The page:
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Lardas v. Grcic

United States Court of Appeals, Seventh Circuit

February 3, 2017

Patti Lardas, Plaintiff-Appellant,
v.
Slavko Grcic, et al, Defendants-Appellees. Danny Christofalos, Debtor- Appellant,
v.
Joseph E. Cohen, Chapter 7 Trustee, Trustee-Appellee. John Laurence Kienlen, Creditor-Appellee,
v.
Danny Christofalos, Debtor-Appellant. Patti Lardas, Plaintiff, and Danny Christofalos, Intervenor-Appellant,
v.
Slavko Grcic, et al, Defendants-Appellees.

          Argued October 28, 2015

          Appeal from the United States District Court for the Northern District of Illinois, Eastern Division. Nos.14 C193, 14 C 6958, 15 C 10832, 14 C193 William T. Hart, Judge.

          Before WOOD, Chief Judge, and Easterbrook and Hamilton, Circuit Judges.

          Hamilton, Circuit Judge.

         These four related appeals arise from a long-running and acrimonious business dispute between appellants Patti Lardas and her nephew Danny Christofalos on one side and appellees Slavko Grcic and associates on the other. Appeal Nos. 15-1685 (Lardas I) and 15-1704 (Cohen) were consolidated for oral argument, which took place on October 28, 2015. Appeal No. 16-4210 (Lardas II) concerns the district court's denial of a motion by Christofalos to reopen proceedings in Lardas I, and we treat it as a successive appeal. Appeal No. 16-2913 (Kienlen) is also successive to the earlier consolidated appeals. We can decide Kienlen and Lardas II without further oral argument. The briefs and record adequately present the facts and legal issues, and oral argument would not significantly aid our decision-making process. See Fed. R. App. P. 34(a)(2)(C). We affirm the judgments and orders on appeal in Lardas I, Lardas II, and Kienlen, and we dismiss the appeal in Cohen as moot.

         I. Lardas I (No. 15-1685)

         In Lardas I, a diversity jurisdiction action, plaintiff Patti Lardas brought claims of fraudulent inducement and breach of contract against defendants Slavko Grcic; his sons, Milovan and Draza Grcic; Thomas Karacic; and Karacic's employer, the Amalgamated Bank of Chicago.[1]

         The crux of Lardas's controlling amended complaint is that the Grcics tricked her into participating in a global settlement agreement pursuant to which, among other things, her nephew Christofalos was to receive a 99% interest in an entity called Wauconda Shopping Plaza, LLC ("WSP"), with Slavko Grcic retaining a 1% interest in the entity as well as a lien on Christofalos's interest. According to Lardas, the Grcics hatched an elaborate scheme-along with Karacic and the Amalgamated Bank-to force WSP to default on a loan and, ultimately, to foreclose on Christofalos's 99% stake and have the Grcics take control.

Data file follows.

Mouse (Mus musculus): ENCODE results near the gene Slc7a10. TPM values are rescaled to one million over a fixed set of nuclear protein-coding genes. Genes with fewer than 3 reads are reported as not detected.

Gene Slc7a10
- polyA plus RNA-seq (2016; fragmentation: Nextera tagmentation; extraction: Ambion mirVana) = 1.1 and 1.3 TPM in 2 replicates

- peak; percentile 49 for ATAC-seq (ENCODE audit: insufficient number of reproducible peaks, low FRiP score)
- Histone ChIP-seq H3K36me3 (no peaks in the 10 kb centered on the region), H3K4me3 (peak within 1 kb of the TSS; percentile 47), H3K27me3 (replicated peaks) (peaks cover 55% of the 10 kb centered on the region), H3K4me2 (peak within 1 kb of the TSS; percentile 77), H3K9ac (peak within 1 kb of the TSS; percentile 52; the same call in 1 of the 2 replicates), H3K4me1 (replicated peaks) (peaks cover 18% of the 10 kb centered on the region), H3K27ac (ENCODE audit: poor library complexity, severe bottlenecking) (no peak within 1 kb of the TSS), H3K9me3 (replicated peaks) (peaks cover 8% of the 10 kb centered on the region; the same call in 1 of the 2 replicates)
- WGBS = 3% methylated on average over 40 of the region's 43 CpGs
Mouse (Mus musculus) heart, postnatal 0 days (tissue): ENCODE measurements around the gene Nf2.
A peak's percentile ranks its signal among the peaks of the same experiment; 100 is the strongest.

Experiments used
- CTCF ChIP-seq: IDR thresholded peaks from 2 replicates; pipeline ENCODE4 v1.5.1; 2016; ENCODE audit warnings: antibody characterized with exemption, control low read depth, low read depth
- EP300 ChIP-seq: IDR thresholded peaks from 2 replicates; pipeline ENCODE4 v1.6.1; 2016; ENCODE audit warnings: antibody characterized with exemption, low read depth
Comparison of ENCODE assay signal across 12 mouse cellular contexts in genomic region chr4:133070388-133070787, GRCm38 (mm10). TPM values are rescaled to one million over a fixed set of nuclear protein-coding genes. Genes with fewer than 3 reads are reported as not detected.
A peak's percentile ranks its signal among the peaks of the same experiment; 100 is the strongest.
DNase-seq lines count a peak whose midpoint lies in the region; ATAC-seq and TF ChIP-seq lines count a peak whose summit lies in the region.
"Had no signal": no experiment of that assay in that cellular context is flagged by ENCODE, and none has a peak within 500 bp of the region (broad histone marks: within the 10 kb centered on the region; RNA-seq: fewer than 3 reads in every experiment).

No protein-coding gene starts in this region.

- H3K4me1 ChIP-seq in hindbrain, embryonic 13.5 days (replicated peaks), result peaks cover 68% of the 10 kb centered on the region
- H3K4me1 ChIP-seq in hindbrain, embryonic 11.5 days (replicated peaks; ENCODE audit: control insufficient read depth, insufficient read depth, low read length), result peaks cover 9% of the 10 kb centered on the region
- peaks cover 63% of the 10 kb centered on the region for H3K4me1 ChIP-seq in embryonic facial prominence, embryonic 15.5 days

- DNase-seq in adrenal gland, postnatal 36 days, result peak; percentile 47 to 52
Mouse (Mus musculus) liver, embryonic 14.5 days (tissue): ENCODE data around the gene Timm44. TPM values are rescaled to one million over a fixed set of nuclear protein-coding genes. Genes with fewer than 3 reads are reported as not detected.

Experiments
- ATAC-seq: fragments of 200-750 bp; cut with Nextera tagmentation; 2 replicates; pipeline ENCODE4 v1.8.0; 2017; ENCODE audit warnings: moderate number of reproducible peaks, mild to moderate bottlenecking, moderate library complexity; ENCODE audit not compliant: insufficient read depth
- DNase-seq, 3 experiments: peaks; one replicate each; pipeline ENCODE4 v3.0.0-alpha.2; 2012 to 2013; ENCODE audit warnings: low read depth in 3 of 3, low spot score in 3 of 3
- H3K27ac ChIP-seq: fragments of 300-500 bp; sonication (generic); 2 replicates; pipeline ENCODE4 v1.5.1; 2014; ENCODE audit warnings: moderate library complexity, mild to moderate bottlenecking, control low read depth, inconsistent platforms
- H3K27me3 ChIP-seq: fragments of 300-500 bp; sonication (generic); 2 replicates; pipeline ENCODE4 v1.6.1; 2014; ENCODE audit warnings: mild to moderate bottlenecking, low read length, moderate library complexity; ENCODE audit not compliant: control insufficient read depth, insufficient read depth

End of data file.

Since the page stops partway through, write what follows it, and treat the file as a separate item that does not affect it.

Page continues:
The defendants moved to dismiss, arguing that Lardas lacked standing to pursue her claims. Though the defendants cited Federal Rule of Civil Procedure 12(b)(6), the district court reviewed their motion pursuant to Rule 12(b)(1). In so doing, the court treated the motion as a facial attack on Lardas's standing, accepting as true the factual allegations in the amended complaint as well as the contents of the settlement agreement appended to the complaint. The court took no additional evidence. See Apex Digital, Inc. v. Sears, Roebuck & Co., 572 F.3d 440, 443 (7th Cir. 2009) ("Facial challenges require only that the court look to the complaint and see if the plaintiff has sufficiently alleged a basis of subject matter jurisdiction."); see also Silha v. ACT, Inc., 807 F.3d 169, 174 (7th Cir. 2015) ("[W]hen evaluating a facial challenge to subject matter jurisdiction under Rule 12(b)(1), a court should use Twombly-Iq-bal's 'plausibility' requirement, which is the same standard used to evaluate facial challenges to claims under Rule 12(b)(6)."). The district court dismissed Lardas's case without prejudice, agreeing with the defendants that Lardas lacked standing to pursue her claims. Lardas v. Drcic [sic], Nos. 14 C 193 & 14 C 6958, 2015 WL 444321, at *2 (N.D. 111. Jan. 29, 2015). Because the district court decided the question of standing without resolving factual disputes, we review de novo the court's judgment of dismissal. Berger v. NCAA, 843 F.3d 285, 289 (7th Cir. 2016).